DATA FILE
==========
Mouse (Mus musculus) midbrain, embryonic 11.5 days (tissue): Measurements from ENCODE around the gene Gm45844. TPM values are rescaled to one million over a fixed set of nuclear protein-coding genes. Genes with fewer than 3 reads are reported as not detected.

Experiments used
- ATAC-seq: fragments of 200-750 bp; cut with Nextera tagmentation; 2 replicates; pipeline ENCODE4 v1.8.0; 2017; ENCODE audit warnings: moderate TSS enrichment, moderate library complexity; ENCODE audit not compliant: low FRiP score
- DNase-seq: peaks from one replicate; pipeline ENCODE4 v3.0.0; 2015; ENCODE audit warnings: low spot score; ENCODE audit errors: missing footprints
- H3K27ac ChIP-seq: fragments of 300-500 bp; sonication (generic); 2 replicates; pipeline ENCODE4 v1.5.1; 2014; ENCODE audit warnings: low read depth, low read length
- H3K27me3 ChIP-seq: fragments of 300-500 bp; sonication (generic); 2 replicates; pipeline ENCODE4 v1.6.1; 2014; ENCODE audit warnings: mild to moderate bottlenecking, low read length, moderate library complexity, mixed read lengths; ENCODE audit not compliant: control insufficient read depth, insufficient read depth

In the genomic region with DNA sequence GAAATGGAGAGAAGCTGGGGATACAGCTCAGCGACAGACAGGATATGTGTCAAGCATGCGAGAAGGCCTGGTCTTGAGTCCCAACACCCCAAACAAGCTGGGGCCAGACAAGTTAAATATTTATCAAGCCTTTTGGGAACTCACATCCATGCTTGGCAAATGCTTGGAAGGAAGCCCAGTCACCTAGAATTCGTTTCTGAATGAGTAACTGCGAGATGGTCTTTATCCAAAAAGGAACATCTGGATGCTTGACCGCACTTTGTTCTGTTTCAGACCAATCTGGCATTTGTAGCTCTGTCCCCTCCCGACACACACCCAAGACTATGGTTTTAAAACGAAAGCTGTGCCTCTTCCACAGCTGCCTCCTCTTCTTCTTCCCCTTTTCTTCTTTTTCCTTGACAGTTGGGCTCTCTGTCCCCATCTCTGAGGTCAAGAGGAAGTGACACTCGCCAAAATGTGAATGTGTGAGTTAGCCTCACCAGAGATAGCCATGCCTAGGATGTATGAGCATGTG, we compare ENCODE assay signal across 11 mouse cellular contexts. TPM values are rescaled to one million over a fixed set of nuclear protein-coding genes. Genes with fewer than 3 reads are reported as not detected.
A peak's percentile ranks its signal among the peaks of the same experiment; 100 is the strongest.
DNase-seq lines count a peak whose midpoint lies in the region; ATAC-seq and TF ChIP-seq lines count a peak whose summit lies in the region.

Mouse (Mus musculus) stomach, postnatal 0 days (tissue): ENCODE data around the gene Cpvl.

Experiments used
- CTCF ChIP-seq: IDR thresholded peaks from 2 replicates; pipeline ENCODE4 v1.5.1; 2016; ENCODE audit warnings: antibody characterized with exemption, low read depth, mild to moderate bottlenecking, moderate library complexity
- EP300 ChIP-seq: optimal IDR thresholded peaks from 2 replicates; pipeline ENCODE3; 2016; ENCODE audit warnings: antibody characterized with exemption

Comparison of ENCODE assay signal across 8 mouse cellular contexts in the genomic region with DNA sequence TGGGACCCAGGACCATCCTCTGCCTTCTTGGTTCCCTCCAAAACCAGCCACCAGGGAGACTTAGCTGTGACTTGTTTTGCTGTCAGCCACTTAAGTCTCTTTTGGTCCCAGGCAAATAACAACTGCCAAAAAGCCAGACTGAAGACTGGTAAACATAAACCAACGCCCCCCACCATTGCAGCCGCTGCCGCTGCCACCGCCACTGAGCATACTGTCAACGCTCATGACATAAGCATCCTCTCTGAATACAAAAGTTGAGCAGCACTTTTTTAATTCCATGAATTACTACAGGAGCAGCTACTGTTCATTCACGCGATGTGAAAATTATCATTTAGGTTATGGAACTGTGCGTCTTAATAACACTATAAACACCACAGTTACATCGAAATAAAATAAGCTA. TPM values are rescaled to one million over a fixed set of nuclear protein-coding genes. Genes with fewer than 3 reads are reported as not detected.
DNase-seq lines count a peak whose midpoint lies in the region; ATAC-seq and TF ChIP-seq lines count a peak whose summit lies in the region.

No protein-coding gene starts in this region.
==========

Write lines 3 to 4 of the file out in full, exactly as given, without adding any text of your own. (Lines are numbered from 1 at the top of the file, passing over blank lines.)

- ATAC-seq: fragments of 200-750 bp; cut with Nextera tagmentation; 2 replicates; pipeline ENCODE4 v1.8.0; 2017; ENCODE audit warnings: moderate TSS enrichment, moderate library complexity; ENCODE audit not compliant: low FRiP score
- DNase-seq: peaks from one replicate; pipeline ENCODE4 v3.0.0; 2015; ENCODE audit warnings: low spot score; ENCODE audit errors: missing footprints